China’s experience is a reminder: when the herd is unleashed, it is difficult to control
        © Reuters
        Josh Noble
        an hour ago

        What happens when millions of individuals suddenly decide to dabble in a frothy stock market?

        It is not a new question, but a timely one, as US regulators weigh the implications of a sudden burst of retail trading that has caused stock prices to pop like solar flares. Is it something to worry about, should something be done? And if so, what?

        China found itself in a similar position in 2015, when an army of novice investors flooded into equities, fuelled by cheap credit and cheered on by the central government.

      3. He said if two groups of speculators wish to bid on a single stock over speculation, “God bless them.”

        Speculation wasn’t the problem. The problem was the brokerages cutting off the ability of one group to speculate on the buy side, while the other group was allowed speculate on the sell side. And Neel KNOWS this. Is there going to be a policy response to this?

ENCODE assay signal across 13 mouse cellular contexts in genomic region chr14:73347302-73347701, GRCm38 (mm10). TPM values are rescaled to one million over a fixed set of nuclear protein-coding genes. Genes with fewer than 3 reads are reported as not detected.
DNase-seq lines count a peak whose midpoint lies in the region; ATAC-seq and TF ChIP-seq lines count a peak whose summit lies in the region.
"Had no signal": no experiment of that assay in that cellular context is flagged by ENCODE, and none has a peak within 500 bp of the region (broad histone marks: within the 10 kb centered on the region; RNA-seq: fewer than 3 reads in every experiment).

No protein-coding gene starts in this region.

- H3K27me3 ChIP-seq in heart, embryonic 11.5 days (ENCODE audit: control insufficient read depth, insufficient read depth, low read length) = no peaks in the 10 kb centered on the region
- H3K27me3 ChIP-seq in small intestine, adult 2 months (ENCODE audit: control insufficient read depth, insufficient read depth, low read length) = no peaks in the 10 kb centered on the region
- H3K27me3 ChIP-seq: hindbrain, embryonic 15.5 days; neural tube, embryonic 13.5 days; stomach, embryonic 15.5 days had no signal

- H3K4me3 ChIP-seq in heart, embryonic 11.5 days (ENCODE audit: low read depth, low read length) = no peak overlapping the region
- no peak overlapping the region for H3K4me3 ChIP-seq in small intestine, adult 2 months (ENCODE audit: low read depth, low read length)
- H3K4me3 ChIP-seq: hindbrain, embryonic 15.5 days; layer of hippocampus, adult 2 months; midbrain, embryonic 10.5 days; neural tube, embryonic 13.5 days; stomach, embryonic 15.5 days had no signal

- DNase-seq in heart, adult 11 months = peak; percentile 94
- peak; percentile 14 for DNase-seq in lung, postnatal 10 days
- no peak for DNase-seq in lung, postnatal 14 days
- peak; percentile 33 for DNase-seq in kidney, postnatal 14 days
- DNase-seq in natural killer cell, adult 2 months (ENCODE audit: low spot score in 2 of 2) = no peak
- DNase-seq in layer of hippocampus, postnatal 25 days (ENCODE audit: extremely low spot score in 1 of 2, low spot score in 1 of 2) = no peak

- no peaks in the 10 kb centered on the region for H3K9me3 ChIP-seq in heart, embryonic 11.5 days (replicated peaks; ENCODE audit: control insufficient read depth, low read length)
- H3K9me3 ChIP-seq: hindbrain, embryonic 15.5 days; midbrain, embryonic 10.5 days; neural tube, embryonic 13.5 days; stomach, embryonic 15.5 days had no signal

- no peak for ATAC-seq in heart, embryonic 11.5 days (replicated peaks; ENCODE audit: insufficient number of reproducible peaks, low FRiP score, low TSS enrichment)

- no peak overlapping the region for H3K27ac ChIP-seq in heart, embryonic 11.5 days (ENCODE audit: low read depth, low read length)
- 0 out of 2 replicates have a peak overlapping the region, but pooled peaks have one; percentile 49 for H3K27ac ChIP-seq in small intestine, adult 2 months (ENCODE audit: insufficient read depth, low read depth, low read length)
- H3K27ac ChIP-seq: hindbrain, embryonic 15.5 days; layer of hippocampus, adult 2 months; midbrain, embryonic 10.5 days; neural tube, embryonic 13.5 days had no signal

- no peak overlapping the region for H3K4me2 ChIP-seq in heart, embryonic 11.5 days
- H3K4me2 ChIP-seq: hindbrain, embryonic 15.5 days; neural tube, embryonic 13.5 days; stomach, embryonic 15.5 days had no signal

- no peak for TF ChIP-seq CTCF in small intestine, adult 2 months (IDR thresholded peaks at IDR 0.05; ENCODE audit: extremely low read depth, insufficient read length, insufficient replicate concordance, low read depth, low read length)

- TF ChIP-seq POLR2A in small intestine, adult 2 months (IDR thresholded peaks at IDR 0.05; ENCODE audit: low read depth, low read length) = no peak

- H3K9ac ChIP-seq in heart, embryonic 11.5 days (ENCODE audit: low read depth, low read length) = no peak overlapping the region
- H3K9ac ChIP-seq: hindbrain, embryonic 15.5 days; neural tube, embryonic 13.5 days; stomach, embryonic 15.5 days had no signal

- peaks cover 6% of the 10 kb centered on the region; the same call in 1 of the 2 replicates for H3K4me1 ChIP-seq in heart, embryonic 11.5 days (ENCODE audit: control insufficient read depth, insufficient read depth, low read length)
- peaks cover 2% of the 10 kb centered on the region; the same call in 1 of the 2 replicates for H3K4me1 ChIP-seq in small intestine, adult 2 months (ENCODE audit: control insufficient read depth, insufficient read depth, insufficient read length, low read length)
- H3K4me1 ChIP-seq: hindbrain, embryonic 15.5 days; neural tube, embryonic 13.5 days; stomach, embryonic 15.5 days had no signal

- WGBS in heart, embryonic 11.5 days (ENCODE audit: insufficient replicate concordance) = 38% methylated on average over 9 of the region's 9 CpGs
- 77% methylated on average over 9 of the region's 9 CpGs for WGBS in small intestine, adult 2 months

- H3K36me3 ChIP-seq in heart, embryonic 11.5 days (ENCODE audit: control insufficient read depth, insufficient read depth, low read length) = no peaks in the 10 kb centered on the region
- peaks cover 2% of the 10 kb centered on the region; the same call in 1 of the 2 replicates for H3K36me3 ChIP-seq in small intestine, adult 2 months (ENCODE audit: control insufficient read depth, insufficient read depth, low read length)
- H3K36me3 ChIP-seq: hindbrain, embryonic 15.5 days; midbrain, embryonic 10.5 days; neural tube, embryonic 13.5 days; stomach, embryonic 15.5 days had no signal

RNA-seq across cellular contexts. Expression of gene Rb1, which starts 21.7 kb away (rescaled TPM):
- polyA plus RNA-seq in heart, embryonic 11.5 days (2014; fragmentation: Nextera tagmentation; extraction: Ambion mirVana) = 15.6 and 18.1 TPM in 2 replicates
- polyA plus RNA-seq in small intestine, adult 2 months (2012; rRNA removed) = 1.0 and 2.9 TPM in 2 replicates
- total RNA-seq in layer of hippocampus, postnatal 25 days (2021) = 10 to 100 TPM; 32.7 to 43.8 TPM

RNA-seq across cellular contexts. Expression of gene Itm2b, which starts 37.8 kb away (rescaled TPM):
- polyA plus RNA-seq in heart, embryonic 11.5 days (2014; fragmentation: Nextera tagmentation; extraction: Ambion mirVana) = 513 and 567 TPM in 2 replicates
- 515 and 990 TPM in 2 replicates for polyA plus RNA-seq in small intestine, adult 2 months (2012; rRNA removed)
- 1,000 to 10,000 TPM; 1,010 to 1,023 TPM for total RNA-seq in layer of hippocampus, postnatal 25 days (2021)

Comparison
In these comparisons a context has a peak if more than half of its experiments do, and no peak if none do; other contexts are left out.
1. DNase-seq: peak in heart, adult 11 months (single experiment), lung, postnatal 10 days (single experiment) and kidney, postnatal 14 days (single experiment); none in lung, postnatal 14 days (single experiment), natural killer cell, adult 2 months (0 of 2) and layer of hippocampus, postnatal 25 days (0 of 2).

1. He’s clearly signaling the Fed’s complicity in a lame effort to whitewash their role.

          Some times it’s best to just politely say no to your PR staff.

          1. The other thought is that his press release may serve to lead the public to believe that the Fed plans no policy response, when in reality they are already executing one.

          1. Some of them aren’t stupid. My daughter and her beau made some bank day trading their stimulus checks while unemployed last year. They are more precautions currently, but they actually can afford to gamble…

  15. LOLZ! “Negative rates are on the way…but not for at least another six months.”

    Party on, Garth!

  16. Dumb question of the day: If Mr Market decided to turn south again, like in March 2020, does the Fed have an even bigger bazooka in the waiting to get it back up again?

    Or is Unlimited Quantitative Easing the biggest?